Stem cells show remarkable potential as treatments for a variety of equine disorders from orthopedic injuries to organ regeneration, but we still need to answer many questions to unlock the full potential of these biological superheroes. How do we best harvest and culture equine stem cells? Which diseases might respond best to stem-cell therapy?
Some of the earliest uses of stem cells in veterinarian medicine took place in horses. For more than a decade, Veterinarians have used stem cells to treat a variety of orthopedic problems in horses, including tendonitis, osteoarthritis and bone fracture repair. Although clinicians caution that more studies are needed, the consensus among equine veterinarians is that stem cells are beneficial in the treatment of orthopedic problems in horses. But there are still a lot of unanswered questions concerning stem cell use in horses.
Stem cells fall into two broad categories: embryonic stem cells and adult mesenchymal stem cells. Adult mesenchymal stem cells are the most common type used in veterinary medicine. These cells have the ability to transform themselves into many different tissue types, such as heart cells, nerve cells and blood cells. Adult mesenchymal stem cells can be harvested from a variety of tissues, but in horses they are harvested primarily from fat tissue or bone marrow. Bone marrow is typically harvested from the sternum or the hip. Fat cells most commonly are harvested from the tail head region. The harvested cells are sent to specialized laboratories that take the tissue, isolate the stem cells, and place them in culture media. Once the cells have multiplied several times, they are collected and given back to the patient from whom they were harvested.
While scientists are constantly discovering new uses for stem cells, the mechanics of how stem cells actually work is not completely understood. Although veterinarians initially believed that the main use for stem cells would be as replacements for damaged cells, it is now known that stem cells produce anti-inflammatory substances and other compounds involved in tissue repair.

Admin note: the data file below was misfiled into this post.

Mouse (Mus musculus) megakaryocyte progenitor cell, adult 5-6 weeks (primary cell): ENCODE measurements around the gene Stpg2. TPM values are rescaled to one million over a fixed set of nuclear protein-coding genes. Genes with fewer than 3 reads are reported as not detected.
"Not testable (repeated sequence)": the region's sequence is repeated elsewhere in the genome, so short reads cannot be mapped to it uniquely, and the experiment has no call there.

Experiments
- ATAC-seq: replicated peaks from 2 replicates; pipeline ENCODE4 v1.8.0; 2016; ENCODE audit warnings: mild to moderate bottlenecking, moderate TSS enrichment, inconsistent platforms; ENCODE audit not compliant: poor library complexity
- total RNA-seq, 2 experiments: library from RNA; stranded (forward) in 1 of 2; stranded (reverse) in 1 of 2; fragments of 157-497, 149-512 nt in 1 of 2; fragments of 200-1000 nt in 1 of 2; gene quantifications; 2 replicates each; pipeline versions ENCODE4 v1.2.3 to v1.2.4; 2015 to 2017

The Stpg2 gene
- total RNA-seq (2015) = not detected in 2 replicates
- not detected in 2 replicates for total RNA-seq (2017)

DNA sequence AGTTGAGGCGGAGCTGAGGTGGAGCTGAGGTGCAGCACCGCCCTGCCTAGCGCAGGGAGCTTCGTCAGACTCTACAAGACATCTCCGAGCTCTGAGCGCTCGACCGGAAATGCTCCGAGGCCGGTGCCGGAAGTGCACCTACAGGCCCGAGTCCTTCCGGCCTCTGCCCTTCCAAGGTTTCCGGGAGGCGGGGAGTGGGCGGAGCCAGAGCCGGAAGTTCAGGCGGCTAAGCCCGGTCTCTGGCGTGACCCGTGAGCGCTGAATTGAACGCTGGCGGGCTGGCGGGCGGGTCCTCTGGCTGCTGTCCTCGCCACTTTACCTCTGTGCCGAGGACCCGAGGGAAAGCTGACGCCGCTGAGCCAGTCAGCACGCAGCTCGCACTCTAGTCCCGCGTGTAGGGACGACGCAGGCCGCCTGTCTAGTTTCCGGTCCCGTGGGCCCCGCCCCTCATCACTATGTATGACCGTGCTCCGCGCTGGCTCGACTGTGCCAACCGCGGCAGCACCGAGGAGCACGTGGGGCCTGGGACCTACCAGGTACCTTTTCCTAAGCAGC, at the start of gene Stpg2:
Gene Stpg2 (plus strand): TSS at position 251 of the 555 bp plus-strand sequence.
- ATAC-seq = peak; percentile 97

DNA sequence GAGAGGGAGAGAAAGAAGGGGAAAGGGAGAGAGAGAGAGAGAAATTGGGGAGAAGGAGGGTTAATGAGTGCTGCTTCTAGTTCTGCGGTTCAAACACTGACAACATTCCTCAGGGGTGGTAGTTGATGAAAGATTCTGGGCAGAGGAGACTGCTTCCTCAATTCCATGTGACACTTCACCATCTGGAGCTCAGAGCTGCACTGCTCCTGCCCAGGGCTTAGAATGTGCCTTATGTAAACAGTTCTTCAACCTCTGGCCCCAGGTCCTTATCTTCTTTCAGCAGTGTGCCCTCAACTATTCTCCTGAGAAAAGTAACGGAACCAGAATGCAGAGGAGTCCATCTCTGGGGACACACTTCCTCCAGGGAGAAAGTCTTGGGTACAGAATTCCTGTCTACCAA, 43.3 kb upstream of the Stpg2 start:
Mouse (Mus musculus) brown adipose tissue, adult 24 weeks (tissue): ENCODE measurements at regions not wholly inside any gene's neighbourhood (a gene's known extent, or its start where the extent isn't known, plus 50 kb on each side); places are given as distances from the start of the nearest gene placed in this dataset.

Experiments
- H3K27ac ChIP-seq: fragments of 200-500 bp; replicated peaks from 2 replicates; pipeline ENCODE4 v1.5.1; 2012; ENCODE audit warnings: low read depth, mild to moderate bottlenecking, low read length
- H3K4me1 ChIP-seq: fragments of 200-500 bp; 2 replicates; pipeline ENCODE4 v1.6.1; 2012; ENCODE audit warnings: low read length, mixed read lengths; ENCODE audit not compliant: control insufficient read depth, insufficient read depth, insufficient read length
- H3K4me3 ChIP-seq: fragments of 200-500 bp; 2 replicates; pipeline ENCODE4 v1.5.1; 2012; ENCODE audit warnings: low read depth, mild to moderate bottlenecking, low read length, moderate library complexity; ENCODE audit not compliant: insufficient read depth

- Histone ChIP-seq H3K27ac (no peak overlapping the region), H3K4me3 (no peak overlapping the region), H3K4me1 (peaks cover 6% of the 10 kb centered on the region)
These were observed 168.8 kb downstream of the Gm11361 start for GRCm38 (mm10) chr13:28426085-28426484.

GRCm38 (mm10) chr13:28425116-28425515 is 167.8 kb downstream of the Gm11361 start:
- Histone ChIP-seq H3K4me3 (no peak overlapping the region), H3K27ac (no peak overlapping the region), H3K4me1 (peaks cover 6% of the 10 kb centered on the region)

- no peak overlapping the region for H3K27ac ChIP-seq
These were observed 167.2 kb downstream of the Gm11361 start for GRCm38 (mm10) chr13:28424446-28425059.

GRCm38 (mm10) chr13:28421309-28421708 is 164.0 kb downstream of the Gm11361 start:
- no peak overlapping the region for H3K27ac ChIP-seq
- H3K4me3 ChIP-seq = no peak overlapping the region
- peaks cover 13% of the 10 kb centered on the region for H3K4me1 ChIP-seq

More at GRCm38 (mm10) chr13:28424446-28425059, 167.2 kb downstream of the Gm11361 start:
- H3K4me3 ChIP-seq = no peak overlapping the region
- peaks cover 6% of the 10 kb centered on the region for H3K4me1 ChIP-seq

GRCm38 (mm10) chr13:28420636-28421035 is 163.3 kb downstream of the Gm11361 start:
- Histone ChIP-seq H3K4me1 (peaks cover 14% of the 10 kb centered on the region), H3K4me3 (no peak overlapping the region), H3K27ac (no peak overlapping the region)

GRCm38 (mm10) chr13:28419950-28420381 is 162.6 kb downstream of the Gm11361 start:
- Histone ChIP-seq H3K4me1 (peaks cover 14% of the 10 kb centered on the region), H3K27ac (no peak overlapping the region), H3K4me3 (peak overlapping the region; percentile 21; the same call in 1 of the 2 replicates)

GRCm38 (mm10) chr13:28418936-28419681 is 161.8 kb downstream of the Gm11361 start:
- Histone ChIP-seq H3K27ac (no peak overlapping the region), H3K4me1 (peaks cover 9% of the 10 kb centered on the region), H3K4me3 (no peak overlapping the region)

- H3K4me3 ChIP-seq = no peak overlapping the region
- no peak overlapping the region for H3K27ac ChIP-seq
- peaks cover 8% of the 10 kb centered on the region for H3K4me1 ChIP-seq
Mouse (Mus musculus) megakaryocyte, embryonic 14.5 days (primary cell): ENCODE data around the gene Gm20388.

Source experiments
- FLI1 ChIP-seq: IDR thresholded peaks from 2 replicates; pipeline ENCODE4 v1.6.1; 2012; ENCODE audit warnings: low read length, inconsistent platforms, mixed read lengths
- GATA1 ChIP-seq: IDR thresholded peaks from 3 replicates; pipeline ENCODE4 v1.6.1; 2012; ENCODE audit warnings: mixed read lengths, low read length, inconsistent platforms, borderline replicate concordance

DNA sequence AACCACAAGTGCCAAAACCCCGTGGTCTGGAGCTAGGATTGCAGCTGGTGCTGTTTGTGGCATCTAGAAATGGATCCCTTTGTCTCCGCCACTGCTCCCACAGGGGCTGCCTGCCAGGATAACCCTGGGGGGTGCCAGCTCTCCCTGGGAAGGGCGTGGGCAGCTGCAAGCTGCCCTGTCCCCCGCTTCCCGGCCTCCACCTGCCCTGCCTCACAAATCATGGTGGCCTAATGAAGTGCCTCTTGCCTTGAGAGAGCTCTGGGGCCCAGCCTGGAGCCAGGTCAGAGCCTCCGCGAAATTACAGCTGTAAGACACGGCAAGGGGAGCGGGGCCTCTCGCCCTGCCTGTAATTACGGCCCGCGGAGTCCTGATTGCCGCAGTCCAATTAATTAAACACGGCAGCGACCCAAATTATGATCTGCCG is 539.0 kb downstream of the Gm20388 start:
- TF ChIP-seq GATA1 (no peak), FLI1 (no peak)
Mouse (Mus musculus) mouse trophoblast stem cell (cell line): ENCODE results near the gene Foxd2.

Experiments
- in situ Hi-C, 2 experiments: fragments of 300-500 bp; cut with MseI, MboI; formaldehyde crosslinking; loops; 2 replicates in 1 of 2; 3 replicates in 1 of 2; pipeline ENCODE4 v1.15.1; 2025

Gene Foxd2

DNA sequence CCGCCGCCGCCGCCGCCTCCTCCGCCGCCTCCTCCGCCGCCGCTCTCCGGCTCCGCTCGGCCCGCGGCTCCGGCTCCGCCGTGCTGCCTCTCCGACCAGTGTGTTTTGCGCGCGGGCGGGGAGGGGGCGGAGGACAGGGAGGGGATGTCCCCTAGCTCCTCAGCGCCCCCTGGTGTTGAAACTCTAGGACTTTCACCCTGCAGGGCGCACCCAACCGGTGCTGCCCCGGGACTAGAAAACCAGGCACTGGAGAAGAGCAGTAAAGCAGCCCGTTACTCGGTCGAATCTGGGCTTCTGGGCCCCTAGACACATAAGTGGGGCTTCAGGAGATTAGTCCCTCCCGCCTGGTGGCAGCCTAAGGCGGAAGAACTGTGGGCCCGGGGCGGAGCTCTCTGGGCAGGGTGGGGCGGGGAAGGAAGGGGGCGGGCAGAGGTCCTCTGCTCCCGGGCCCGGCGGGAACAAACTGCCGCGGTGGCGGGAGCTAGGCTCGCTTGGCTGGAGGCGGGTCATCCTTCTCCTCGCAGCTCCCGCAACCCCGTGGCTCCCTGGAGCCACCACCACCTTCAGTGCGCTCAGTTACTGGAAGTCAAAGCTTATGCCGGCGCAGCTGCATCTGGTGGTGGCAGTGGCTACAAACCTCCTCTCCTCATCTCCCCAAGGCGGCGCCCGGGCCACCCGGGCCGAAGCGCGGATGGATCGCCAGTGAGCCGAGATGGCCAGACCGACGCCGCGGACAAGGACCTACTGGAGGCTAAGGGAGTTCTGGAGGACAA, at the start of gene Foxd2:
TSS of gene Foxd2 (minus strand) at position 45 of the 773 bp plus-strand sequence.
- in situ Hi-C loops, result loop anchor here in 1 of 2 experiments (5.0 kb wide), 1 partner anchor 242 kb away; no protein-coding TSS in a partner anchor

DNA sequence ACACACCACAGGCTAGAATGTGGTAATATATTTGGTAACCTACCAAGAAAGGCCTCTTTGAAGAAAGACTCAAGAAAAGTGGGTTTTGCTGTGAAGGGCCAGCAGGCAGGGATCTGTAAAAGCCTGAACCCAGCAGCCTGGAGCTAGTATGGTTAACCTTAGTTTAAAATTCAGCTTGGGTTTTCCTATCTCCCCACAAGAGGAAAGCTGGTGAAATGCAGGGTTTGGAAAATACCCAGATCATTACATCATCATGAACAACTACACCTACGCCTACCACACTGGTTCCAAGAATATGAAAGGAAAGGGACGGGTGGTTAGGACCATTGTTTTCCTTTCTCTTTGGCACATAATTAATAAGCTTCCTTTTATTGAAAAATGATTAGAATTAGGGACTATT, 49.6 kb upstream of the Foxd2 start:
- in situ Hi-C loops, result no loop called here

Since 2008, Morris Animal Foundation has invested nearly $1 million in research focused on the use of stem cells in the treatment of equine diseases. The foundation continues to be one of the world’s leading funding agencies for studies concerned with equine health issues.
Morris Animal Foundation-funded researchers have explored better ways to harvest and process stem cells for use in horses. Ongoing studies include refinements of these early research efforts, as well as exploring new ways to culture and use stem-cell therapies in horses.
Although more research is needed, stem cell-based therapies hold promise for a wide range of diseases affecting all animal species. Morris Animal Foundation is proud to be at the forefront of animal-focused, stem-cell research, emphasizing our commitment to investing in the best research by the most talented veterinary scientists in the world. You can learn more about equine research at Morris Animal Foundation by visiting Our Research.